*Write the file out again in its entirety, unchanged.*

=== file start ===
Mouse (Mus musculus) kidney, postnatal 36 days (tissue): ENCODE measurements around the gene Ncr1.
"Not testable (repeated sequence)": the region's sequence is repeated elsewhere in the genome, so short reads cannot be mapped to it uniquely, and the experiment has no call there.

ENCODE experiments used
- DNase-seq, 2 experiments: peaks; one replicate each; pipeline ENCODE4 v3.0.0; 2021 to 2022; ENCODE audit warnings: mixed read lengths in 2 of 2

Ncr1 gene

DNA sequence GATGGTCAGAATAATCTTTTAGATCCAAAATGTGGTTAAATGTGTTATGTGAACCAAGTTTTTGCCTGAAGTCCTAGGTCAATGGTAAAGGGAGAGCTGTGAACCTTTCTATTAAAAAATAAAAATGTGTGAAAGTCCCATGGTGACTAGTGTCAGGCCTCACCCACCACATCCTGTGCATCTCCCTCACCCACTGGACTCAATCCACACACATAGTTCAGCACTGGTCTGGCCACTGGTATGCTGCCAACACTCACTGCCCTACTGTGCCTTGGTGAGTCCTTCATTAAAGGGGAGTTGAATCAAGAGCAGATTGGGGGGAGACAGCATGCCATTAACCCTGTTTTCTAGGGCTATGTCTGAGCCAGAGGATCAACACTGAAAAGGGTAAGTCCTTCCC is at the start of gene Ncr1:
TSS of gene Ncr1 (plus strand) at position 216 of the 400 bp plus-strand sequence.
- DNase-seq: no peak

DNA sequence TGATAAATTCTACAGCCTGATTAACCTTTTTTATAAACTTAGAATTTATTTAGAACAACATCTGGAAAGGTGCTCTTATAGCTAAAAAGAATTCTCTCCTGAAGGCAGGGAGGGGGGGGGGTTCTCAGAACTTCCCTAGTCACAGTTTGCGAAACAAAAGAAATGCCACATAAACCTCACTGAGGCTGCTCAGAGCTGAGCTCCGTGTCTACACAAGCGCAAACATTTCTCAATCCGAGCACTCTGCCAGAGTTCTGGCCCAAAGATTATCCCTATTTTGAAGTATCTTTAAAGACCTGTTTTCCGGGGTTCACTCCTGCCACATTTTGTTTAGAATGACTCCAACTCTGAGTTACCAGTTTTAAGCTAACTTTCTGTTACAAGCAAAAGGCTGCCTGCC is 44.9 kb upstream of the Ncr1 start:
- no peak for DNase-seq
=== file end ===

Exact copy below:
Mouse (Mus musculus) kidney, postnatal 36 days (tissue): ENCODE measurements around the gene Ncr1.
"Not testable (repeated sequence)": the region's sequence is repeated elsewhere in the genome, so short reads cannot be mapped to it uniquely, and the experiment has no call there.

ENCODE experiments used
- DNase-seq, 2 experiments: peaks; one replicate each; pipeline ENCODE4 v3.0.0; 2021 to 2022; ENCODE audit warnings: mixed read lengths in 2 of 2

Ncr1 gene

DNA sequence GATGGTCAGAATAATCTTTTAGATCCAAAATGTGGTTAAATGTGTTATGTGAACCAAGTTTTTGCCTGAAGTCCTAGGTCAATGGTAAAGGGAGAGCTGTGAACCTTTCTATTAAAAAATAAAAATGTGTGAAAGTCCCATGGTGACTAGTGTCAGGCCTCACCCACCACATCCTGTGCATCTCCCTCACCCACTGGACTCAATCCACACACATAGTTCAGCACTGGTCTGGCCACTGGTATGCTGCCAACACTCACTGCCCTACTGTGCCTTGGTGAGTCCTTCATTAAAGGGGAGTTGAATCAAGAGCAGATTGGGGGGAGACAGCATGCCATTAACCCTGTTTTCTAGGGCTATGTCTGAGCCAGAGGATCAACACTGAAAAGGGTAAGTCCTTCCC is at the start of gene Ncr1:
TSS of gene Ncr1 (plus strand) at position 216 of the 400 bp plus-strand sequence.
- DNase-seq: no peak

DNA sequence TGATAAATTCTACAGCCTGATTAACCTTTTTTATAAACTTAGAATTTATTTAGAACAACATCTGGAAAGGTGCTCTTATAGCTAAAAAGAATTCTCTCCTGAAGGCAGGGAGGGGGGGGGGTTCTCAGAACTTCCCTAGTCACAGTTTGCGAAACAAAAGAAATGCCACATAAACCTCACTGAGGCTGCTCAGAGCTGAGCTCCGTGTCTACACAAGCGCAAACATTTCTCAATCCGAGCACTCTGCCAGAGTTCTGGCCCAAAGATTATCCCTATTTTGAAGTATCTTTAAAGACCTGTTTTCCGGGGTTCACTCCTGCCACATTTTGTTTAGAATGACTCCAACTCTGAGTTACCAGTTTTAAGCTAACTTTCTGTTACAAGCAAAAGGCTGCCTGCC is 44.9 kb upstream of the Ncr1 start:
- no peak for DNase-seq